If we do these steps for all vertices from 1 through N, in such a manner that G’ is a forest at any point of time, we will certainly end up with G as a matching, i.e., each vertex has a degree less than or equal to 1.

At the end of these steps, we will end up with G as a matching, and it can be said with the help of Lemma 1 that the edges remaining in G will be colored in Yellow.

Note that since G is always a forest, we can speed up the operations to O(mlog(n)) by using Link/Cut tree.

TIME: O(N logN)
SPACE: O(N)

# SOLUTIONS:

Setter's Solution
``````#include <bits/stdc++.h>
using namespace std;
vector<int> v;
map<pair<int,int>,int> idx;
int p,ch;
bool flip,del;
int sz,ans;
void push(int node)
{
if (flip[node])
{
flip[node]=0;
swap(ch[node],ch[node]);
if (ch[node])
flip[ch[node]]^=1;
if (ch[node])
flip[ch[node]]^=1;
}
}
void recalc(int node)
{
push(ch[node]);
push(ch[node]);
sz[node]=1+sz[ch[node]]+sz[ch[node]];
}
int side(int node)
{
if (!p[node])
return -2;
if (ch[p[node]]==node)
return 0;
if (ch[p[node]]==node)
return 1;
return -1;
}
void attach(int par,int node,int s)
{
if (node)
p[node]=par;
if (s>=0)
ch[s][par]=node;
}
void rotate(int node)
{
int s=side(node),par=p[node];
attach(p[par],node,side(par));
attach(par,ch[!s][node],s);
attach(node,par,!s);
recalc(par);
recalc(node);
}
void splay(int node)
{
while (side(node)>=0 && side(p[node])>=0)
{
push(p[p[node]]);
push(p[node]);
push(node);
rotate((side(node)==side(p[node]))? p[node]:node);
rotate(node);
}
if (side(node)>=0)
{
push(p[node]);
push(node);
rotate(node);
}
push(node);
}
void access(int node)
{
int o=node,cur=0;
while (node)
{
splay(node);
ch[node]=cur;
recalc(node);
cur=node;
node=p[node];
}
splay(o);
}
void reroot(int node)
{
access(node);
flip[node]^=1;
access(node);
}
int dep(int node)
{
access(node);
return sz[ch[node]];
}
int find(int node)
{
access(node);
while (ch[node])
{
node=ch[node];
push(node);
}
access(node);
return node;
}
{
reroot(x);
access(y);
attach(x,y,0);
recalc(x);
}
void cut(int x,int y)
{
reroot(x);
access(y);
p[ch[y]]=0;
ch[y]=0;
recalc(y);
}
int parent(int node)
{
access(node);
node=ch[node];
push(node);
while (ch[node])
{
node=ch[node];
push(node);
}
access(node);
return node;
}
int go(int a,int b,int c2)
{
int c1=1,d1=dep(a),d2=dep(b);
vector<pair<int,int> > c;
while (a!=b)
{
if (d1<d2)
{
swap(a,b);
swap(c1,c2);
swap(d1,d2);
}
int p=parent(a);
ans[idx[{p,a}]]=c1;
c1*=-1;
c.push_back({a,p});
a=p;
d1--;
}
for (auto e:c)
cut(e.first,e.second);
}
int main()
{
int t;
scanf("%d",&t);
while (t--)
{
int n,m;
scanf("%d%d",&n,&m);
idx.clear();
for (int i=1;i<=n;i++)
{
v[i].clear();
p[i]=0;
ch[i]=ch[i]=0;
flip[i]=0;
sz[i]=1;
}
for (int i=0;i<m;i++)
{
int a,b;
scanf("%d%d",&a,&b);
v[a].push_back(b);
v[b].push_back(a);
idx[{a,b}]=i;
idx[{b,a}]=i;
ans[i]=0;
del[i]=0;
}
for (int a=1;a<=n;a++)
{
int b=-1;
for (int c:v[a])
{
int i=idx[{a,c}];
if (!del[i] && !ans[i])
{
if (find(a)!=find(c))
{
del[i]=1;
}
else if (dep(a)%2!=dep(c)%2)
{
ans[i]=-1;
go(a,c,1);
if (b!=-1 && find(a)!=find(b))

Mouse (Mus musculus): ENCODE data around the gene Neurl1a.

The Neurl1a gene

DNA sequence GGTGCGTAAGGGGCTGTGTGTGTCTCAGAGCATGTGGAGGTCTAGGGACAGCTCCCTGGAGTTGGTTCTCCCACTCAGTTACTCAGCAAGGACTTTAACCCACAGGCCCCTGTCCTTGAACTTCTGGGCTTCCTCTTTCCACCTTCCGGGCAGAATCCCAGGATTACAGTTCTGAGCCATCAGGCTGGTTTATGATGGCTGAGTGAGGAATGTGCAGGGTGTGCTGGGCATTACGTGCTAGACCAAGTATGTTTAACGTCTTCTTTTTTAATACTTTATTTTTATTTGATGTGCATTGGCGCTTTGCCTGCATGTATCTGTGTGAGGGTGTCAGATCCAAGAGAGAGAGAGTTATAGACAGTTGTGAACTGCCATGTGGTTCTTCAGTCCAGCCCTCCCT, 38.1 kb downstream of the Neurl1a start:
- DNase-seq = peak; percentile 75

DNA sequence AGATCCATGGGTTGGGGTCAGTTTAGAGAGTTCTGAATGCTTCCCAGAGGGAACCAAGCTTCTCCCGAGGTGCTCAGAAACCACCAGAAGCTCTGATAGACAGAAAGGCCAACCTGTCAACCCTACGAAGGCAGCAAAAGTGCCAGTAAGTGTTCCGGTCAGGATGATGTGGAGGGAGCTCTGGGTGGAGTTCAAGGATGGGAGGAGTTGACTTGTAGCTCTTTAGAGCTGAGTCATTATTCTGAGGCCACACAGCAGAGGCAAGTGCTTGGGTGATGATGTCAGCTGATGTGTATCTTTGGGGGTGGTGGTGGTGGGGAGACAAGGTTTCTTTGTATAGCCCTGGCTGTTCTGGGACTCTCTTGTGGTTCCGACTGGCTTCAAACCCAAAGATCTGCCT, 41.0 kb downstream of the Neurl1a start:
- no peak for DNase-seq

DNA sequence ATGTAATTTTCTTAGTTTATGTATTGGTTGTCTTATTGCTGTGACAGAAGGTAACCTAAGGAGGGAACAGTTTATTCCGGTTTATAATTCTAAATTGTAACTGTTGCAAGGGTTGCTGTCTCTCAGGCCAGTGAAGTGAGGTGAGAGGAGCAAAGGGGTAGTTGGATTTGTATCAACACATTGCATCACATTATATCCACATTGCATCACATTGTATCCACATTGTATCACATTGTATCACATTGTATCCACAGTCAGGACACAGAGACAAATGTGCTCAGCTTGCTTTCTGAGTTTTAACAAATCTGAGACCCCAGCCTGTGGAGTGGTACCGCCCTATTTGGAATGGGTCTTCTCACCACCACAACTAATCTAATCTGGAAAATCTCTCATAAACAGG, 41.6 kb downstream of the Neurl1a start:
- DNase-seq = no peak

{
del[idx[{a,b}]]=1;
b=-1;
}
}
else if (b==-1)
b=c;
else
{
ans[idx[{a,b}]]=-1;
ans[i]=1;
go(b,c,-1);
b=-1;
}
}
}
}
for (int i=0;i<m;i++)
printf("%d\n",ans[i]);
}
}
``````
Tester's Solution
``````#include<bits/stdc++.h>
#define pb push_back
#define x first
#define y second
#define sz(a) (int)(a.size())
using namespace std;
const int MAX = 100005;
int occ[MAX];
int banned[3 * MAX];
int color[3 * MAX];
int ptr[MAX];
vector<pair<int , int> > g[MAX];
pair<int, int> getNext(int u)
{
while(ptr[u] < sz(g[u]))
{
if(banned[g[u][ptr[u]].y])
{
ptr[u]++;
continue;
}
banned[g[u][ptr[u]].y] = 1;
return g[u][ptr[u]];
}
return {-1 , -1};
}
void dfs(int u)
{
vector<int> stV = {u};
vector<int> stE;
occ[u] = 0;

while(!stV.empty())
{
int u = stV.back();
pair<int, int> edge = getNext(u);
if(edge.x == -1)
{
stV.pop_back();
if(sz(stE))
stE.pop_back();
occ[u][sz(stV) % 2] = -1;
continue;
}
if(occ[edge.x][sz(stV) % 2] != -1)
{
color[edge.y] = (((sz(stE) + 1) % 2) == 1) ? 1 : -1;
int oc = occ[edge.x][sz(stV) % 2] + 1;
while(sz(stV) > oc)
{
int v = stV.back();
stV.pop_back();
occ[v][sz(stV) % 2] = -1;
color[stE.back()] = ((sz(stE) % 2) == 1) ? 1 : -1;
stE.pop_back();
}
continue;
}
occ[edge.x][sz(stV) % 2] = sz(stV);
stV.pb(edge.x);
stE.pb(edge.y);
}
occ[u] = -1;
}

int main()
{
memset(occ, -1 , sizeof occ);
int T;
cin >> T;
int sumN = 0 , sumM = 0;
while(T--)
{
int n, m;
cin >> n >> m;
assert(1 <= n && n <= 1e5);
assert(0 <= m && m <= 3e5);
sumN += n;sumM += m;
assert(sumN <= 3e5);
assert(sumM <= 9e5);
set<pair<int,int> > edges;
for(int i = 0; i < m; i++)
{
int u , v;
cin >> u >> v;
if(u > v)
swap(u , v);
assert(u != v);
assert(1 <= u && u <= n);
assert(1 <= v && v <= n);
edges.insert({u , v});
u--;v--;
g[u].pb({v , i});
g[v].pb({u , i});
}
assert(sz(edges) == m);
for(int i = 0; i < n; i++)
{
dfs(i);
}
for(int i = 0; i < m; i++)
{
cout << color[i] << endl;
banned[i] = color[i] = 0;
}
for(int i = 0; i < n; i++)
{
g[i].clear();
ptr[i] = 0;
}
}
return 0;
}
``````